The post-debate explosives continue. The New York Times, under attack by the Left for becoming the Fox News of the newspaper industry, apparently feels asking fact-based questions of Republican presidential contenders is beyond the pale.
Jeremy Peters wrote in the Times yesterday that,
The triumvirate of Fox News anchors who ran the two-hour event – Chris Wallace, Megyn Kelly and Bret Baier – seemed to have one mission above all else in questioning the 10 would-be presidents they faced across the stage at the Quicken Loans Arena: Make them squirm.
On the surface, such an idea is incredible. Certainly there are very good reasons to think Fox News had it in for Donald Trump. It is no surprise that he is not the first choice of the so-called Establishment, the Republican Party powers that be.
However, if you watched any of the debate, you will realize that it was not just Trump who had to face more than softballs. On the other hand, Peters’ claim that “suggesting someone else might let a woman die rather than allow her to have an abortion” is an attempt to make somebody squirm, only goes to show Peters’ unwillingness to face the facts of Republican anti-abortion legislation, which makes exactly that decision: that a fetus has more value than a living, breathing woman.
This is a paradox of the “pro-life” faction that they are not really pro-life at all, and the mother’s life is only part of the equation. There is also the matter of feeding, clothing, educating, and medically providing for those fetuses when they join the post-born.
We can’t know the reason for Fox News actually asking meaningful questions of the Republican candidates. Peters suggests that this was the network’s way of answering critics’ claims that it is not “a blindly loyal propaganda division of the Republican Party” and that “they can eviscerate with equal opportunity if they choose.”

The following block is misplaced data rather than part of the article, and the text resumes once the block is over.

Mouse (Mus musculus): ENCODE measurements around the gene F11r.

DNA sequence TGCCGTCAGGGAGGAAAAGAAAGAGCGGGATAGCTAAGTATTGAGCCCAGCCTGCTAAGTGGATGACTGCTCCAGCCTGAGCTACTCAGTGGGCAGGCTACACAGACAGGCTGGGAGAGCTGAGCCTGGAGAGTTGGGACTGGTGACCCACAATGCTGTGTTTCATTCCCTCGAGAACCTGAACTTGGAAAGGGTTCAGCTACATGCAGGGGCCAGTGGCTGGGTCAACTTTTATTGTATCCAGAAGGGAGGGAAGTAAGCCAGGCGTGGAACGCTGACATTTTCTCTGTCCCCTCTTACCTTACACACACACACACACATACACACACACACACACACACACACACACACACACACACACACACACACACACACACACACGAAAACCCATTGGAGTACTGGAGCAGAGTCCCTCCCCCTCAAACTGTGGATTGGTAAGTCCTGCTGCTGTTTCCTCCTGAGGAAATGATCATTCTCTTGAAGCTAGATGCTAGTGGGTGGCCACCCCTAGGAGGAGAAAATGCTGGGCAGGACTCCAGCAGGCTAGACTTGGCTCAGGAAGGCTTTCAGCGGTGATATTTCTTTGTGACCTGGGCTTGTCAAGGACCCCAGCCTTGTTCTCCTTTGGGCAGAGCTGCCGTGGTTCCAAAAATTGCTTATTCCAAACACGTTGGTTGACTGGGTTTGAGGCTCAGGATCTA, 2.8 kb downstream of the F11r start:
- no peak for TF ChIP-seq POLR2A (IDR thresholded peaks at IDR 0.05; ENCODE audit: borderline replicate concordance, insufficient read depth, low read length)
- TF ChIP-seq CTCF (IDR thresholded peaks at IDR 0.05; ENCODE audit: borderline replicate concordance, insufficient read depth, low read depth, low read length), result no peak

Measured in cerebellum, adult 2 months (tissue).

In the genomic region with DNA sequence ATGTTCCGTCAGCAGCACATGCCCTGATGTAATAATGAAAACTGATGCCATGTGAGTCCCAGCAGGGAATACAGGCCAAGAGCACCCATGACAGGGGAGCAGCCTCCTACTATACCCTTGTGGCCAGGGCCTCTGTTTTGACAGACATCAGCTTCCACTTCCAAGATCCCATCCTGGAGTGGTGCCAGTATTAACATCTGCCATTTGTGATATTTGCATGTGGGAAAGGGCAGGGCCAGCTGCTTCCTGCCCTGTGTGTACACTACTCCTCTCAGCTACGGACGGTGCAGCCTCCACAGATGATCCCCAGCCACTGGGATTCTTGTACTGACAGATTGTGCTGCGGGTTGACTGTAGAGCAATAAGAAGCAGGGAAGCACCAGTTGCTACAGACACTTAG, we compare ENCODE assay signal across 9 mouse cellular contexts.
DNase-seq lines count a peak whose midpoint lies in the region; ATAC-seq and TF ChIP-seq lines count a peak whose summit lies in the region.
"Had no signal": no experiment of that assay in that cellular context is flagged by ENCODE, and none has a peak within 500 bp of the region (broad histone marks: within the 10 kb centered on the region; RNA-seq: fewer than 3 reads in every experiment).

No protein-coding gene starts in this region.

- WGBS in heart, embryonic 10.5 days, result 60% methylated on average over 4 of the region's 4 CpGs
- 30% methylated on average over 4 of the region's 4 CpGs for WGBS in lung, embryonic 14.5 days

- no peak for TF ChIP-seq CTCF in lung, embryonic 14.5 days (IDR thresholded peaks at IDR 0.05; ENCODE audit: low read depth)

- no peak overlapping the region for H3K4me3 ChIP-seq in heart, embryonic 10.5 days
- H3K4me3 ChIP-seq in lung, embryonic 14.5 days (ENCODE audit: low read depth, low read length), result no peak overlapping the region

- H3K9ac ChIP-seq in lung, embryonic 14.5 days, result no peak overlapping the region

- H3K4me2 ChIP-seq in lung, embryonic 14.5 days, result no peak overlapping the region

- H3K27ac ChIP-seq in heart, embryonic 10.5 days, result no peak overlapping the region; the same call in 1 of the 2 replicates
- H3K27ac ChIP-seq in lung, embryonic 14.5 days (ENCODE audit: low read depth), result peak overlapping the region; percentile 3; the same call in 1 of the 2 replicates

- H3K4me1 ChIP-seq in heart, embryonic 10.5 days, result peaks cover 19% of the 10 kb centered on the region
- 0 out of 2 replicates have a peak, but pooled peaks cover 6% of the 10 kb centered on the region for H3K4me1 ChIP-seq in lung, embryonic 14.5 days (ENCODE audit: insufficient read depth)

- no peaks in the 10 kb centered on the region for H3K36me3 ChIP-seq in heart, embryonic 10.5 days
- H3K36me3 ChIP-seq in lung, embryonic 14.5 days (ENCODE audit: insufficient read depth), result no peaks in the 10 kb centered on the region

However, Fox News has never cared about these charges before.
More critically, “eviscerate”? Asking questions based on established, demonstrable facts is evisceration now in The New York Times‘ eyes? Well, perhaps so, considering their own inability to stick to the facts. But such hostility! Peters sounds here more like Sean Hannity than a journalist.
Peters claims that “From the opening moments of the debate, the moderators knew where to turn the screws.” How about the responsibility of the candidates not to say catastrophically stupid things?
Remember, these are 10 men who have built their campaigns around Republican talking points, most of which have barely a passing resemblance to reality.
Granted, Fox News is responsible for this state of affairs, in whole or in part, which created the bizarre circumstance of the moderators asking the candidates questions those talking points could not adequately answer.
Perhaps that is why is seemed harsh to some, including Peters, but objectively, there was nothing untoward about those questions. They were perfectly legitimate, many of them, and if that is unusual for Fox News, that did not make them less legitimate.
To cite just one example, Chris Wallace sounded more like a Democrat when he asked Donald Trump about his latest corporate bankruptcy, which laid off 1100 people and lost $1 billion. But it was a question that mattered, and Trump’s answer says more about himself and his fitness to govern than it does about Fox News.